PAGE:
4 Tips for Writing a Quick First Draft

4 Tips for Writing a Quick First Draft National Novel Writing Month starts in three weeks! For those who don’t know what this is, you can go to the NaNoWriMo site here and learn all about it. The point is to write a 50,000 word novel between Nov. 1 and Nov. 30. I think it’s great for discipline and for getting that first draft out. A terrific way to stop procrastinating and just do it! Of course, in many cases, 50,000 words isn’t going to be an entire novel. If you’re planning a longer book, it’s okay. You can write the skeleton of a novel, then fill it out later, or write roughly half of your novel by the end of November, whatever 50k words turns out to be. You have to get to 50k, though — that’s the point. So let’s talk about writing a first draft. Today I want to address a couple...
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Writing Craft: Foreshadowing

Writing Craft: Foreshadowing I haven’t done a craft post in a while, so today I thought I’d talk about an aspect of novel-writing that I don’t see addressed very often, even though I deal with it all the time when editing novels. It’s the technique of foreshadowing and its black-sheep cousin, telegraphing. Foreshadowing is when you purposely drop tiny hints about what’s going to happen later in the novel, to heighten the effect or the suspense. It might not even be a hint, but an image or idea that thematically relates to whatever’s going to happen later. It’s like subtle shading to plant tiny, even imperceptible, seeds in your reader’s mind. Telegraphing is giving away too much, too soon, thereby ruining the suspense, or the impact of the event. When you foreshadow,...
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Six Ways to Avoid Becoming a Literary Mimic

Six Ways to Avoid Becoming a Literary Mimic Guest Blogger: JR Parsons Call me Katniss. Some seconds ago–it’s not important how many–feeling lonely and cold in my bed, and finding not the warmth of my sister beside me but only the rough canvas mattress cover, I thought about the bad dreams that must have disturbed her sleep and caused her to search in the dark for the comfort of our mother. It was a way, I knew, of warding off fear of the coming reaping. Sounds familiar, right? But is it Suzanne Collins or Herman Melville? Neither–unless Collins fell prey to the literary mimicry trap or Melville wrote dystopian YA fiction. Thankfully neither did. And the world reaped Moby Dick and The Hunger Games. I sometimes work with writers who, in hopes of discovering their own voice, listen to well-intentioned advice. Read...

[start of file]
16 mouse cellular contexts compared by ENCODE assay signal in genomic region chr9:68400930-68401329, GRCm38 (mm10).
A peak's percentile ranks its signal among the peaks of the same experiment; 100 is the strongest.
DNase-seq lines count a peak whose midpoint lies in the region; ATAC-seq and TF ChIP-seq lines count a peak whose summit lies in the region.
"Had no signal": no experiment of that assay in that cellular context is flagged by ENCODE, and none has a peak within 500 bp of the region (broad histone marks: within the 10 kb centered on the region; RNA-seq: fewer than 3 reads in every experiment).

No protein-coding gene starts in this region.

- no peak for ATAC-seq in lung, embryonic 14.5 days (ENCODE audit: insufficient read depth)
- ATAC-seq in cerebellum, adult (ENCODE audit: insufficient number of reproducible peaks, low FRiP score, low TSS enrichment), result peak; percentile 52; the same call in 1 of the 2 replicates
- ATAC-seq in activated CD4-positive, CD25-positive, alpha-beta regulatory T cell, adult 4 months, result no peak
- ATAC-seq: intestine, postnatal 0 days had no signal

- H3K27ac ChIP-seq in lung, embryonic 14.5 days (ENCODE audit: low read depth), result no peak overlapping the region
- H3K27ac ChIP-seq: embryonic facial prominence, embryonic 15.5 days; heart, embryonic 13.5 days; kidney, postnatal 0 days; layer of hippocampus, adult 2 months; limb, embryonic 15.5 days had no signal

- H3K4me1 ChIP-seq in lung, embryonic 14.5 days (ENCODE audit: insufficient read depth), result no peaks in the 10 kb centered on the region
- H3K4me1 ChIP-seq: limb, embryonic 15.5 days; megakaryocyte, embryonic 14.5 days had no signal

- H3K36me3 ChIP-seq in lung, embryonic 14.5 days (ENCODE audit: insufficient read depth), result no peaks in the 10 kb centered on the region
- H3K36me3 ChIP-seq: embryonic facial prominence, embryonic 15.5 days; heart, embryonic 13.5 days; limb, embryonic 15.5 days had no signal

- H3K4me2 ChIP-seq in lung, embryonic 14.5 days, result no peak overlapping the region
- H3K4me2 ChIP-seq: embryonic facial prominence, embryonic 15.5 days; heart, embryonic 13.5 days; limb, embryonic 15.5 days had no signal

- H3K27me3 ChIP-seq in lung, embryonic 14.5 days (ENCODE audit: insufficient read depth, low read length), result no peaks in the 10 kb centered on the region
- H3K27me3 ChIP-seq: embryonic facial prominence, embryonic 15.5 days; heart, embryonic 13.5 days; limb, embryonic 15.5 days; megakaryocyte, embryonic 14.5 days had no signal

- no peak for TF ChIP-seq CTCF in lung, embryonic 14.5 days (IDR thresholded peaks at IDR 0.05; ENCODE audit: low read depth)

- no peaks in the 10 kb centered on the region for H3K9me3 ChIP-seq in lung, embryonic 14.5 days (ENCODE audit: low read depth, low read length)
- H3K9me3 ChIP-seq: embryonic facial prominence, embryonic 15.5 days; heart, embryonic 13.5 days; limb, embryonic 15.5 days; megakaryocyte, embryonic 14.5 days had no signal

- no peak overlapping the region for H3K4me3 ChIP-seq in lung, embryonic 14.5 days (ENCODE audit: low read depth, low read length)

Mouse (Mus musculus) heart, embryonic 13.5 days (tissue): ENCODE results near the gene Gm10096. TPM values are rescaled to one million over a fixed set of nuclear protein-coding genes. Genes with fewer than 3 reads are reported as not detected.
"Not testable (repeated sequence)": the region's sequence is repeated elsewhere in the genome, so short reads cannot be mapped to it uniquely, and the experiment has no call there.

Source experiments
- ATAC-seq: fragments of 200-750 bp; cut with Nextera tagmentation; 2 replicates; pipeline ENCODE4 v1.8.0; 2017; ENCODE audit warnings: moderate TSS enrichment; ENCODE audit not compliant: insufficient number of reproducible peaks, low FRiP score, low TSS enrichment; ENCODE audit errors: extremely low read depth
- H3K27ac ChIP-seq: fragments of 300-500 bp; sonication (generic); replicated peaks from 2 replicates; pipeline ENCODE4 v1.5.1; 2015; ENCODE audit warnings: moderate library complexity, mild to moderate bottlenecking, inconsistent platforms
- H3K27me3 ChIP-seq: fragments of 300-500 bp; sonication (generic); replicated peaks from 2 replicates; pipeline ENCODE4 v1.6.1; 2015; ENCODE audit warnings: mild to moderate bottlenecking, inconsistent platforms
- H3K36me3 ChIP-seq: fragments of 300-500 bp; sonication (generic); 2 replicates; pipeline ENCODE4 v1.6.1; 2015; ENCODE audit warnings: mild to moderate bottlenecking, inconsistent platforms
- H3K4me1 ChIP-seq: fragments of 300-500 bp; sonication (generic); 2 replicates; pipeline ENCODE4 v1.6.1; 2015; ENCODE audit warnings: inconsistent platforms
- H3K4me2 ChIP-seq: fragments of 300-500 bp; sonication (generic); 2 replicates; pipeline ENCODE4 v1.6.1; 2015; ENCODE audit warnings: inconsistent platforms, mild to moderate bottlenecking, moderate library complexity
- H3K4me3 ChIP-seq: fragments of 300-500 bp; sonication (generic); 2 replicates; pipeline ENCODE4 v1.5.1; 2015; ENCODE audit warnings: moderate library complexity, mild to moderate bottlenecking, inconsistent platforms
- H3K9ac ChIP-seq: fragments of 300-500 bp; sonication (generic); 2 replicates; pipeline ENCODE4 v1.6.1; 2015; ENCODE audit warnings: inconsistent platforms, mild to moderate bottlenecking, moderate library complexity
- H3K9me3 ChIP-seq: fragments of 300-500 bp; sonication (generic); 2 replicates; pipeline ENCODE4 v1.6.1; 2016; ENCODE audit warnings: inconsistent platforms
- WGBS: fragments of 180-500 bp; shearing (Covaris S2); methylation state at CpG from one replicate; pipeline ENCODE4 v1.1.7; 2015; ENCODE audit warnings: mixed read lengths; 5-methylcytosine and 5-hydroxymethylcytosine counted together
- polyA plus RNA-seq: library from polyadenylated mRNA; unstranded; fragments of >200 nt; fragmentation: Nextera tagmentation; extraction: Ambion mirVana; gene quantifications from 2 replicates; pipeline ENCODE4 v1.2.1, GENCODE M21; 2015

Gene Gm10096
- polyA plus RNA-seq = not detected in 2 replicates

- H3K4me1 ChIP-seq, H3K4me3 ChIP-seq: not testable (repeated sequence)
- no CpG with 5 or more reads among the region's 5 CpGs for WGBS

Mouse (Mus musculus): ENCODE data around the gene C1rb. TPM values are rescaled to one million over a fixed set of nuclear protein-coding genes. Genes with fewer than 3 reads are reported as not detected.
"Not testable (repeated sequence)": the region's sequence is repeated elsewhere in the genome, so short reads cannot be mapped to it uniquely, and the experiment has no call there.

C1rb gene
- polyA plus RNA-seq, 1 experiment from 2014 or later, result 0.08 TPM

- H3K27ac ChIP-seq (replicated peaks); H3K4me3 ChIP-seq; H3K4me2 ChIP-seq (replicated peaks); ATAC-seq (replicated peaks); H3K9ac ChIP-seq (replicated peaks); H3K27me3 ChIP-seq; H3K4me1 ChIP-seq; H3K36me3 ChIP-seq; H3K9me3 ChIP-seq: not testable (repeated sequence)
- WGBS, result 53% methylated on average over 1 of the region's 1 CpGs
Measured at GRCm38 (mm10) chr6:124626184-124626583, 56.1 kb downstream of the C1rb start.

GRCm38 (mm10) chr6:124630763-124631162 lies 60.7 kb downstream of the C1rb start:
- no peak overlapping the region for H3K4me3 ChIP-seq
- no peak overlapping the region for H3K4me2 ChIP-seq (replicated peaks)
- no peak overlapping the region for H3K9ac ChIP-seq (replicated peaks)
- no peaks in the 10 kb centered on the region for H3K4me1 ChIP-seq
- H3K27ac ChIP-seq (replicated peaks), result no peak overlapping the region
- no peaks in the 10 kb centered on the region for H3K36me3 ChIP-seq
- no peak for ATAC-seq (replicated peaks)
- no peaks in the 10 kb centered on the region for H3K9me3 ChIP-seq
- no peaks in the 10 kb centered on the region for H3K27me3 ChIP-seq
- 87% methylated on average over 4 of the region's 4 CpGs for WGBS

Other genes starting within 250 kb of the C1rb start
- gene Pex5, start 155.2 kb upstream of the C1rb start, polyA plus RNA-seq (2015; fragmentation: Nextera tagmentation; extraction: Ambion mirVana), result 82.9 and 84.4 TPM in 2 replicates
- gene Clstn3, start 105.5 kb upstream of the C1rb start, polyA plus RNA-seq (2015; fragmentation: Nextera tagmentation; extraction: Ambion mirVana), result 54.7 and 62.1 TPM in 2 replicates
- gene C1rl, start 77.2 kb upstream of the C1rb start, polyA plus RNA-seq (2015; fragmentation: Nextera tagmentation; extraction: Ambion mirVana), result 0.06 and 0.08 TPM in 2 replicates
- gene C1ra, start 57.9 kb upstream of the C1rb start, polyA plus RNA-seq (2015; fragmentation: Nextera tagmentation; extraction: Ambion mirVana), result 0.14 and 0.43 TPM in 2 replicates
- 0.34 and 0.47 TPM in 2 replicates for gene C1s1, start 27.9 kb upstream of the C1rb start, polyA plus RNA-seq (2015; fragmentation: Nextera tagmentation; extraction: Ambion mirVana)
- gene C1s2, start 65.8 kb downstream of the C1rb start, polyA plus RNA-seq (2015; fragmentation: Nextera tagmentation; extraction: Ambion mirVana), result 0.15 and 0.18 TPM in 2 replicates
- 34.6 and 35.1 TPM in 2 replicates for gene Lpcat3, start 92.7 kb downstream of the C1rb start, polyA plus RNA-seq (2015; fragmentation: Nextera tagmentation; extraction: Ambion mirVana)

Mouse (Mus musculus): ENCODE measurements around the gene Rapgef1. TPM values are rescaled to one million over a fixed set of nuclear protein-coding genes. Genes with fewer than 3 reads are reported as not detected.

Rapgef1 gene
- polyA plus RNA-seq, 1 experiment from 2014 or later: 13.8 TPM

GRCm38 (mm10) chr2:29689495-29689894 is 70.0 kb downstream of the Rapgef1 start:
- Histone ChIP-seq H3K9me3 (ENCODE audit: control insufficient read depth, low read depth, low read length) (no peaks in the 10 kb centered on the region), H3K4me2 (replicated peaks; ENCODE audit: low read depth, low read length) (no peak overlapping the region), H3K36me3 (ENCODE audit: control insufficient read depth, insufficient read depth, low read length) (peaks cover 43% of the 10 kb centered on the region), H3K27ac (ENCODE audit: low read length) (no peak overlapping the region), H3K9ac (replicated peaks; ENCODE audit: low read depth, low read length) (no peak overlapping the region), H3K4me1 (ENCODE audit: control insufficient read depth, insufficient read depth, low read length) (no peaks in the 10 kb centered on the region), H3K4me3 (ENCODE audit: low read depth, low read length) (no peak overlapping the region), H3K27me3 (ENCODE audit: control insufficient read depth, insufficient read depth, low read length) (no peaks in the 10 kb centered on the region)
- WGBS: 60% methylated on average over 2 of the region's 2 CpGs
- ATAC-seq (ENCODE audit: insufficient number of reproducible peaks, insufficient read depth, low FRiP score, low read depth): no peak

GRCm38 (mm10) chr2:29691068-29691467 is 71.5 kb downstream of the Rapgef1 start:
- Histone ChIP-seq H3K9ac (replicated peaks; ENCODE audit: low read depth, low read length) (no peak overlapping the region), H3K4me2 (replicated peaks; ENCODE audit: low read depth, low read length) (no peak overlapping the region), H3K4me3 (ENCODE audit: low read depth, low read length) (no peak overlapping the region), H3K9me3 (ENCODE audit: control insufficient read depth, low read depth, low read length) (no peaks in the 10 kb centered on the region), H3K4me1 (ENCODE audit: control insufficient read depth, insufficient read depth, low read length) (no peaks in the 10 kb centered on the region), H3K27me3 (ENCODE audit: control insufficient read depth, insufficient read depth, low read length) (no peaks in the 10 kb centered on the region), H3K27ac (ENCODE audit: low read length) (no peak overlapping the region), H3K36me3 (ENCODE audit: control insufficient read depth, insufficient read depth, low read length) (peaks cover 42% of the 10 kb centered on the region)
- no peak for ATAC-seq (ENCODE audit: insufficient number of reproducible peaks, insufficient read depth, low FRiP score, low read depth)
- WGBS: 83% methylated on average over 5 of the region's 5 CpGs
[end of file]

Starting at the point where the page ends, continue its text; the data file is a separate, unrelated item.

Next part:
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How to Become a Better Writer

How to Become a Better Writer *10 Non-Writing-Related Ideas 1. Be creative any way you can. Cook new recipes. Paint a picture. Design a garden. Compose a song. Build something with Legos. Organize the garage. 2. Pay attention. Observe the mannerisms of people around you. Listen to how they speak. Marvel at the way they’re dressed. Notice their shoes and their posture and the look in their eye. 3. Be an armchair shrink. Analyze people’s behavior. Ask yourself how their actions reveal their character. Wonder about their motivations. Scrutinize the dynamics of relationships. Drive your spouse and kids crazy. Read the rest of the post at the Books & Such...
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What Makes a Blog or a Book Compelling?

What Makes a Blog or a Book Compelling? Whether we’re talking about blogs, non-fiction books, or novels, one of the most crucial elements in making it compelling to readers is authenticity. When something is written from your deepest truth; when you’ve put your heart and passion into it, the reader can tell. In my mind, this is another way of saying, “Write what you know.” Most people take “write what you know” literally, meaning you can only write about situations with which you’re personally familiar. But in my opinion, that’s a limiting way to approach it. Write what you know means write from a deep place. Be honest. Don’t write from the surface. Whether you’re writing about parenthood or cancer or expanding your social media platform… be real. Be passionate....
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The Writing Rules Are Just Tools

The Writing Rules Are Just Tools I am taking a blog hiatus. This is an encore presentation of a previous post. If you’ve been studying the craft of writing for long, you’ve heard all the “rules.” You know that you’re supposed to show not tell, use active not passive verbs, eschew adverbs, maintain consistent POVs, avoid repetition, and all the rest. But it’s easy to get too caught up in the rules and get frustrated at trying so hard to follow them that you find your creativity stunted. In addition, some writers are actively resentful about the rules, feeling like the Writing Establishment is trying to keep everyone in a little box and not allow writers’ artistic visions to shine through. I want to share a few thoughts about writing rules. 1. They’re not meant to be slavishly followed. They’re meant...
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Is Talent Overrated?

Is Talent Overrated? I’ve been studying various philosophies of success and mastery lately, in an attempt to better understand how to help writers reach their goals. I came across this idea that Talent is Overrated and that, in fact, it is hard work that leads people to master a skill or profession, not any kind of inborn ability. I’ve mentioned many times on this blog that there may be a degree of innate talent or aptitude for writing a good book that contributes to a writer’s chances of success. But perhaps I’ve been wrong all this time? I find Geoff Colvin’s theories and his analysis of the research compelling. He says that it’s not just hard work that makes the difference and leads to greatness. It’s a specific kind of hard work: a regimented and completely...
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Is Your Writing Better Than Facebook?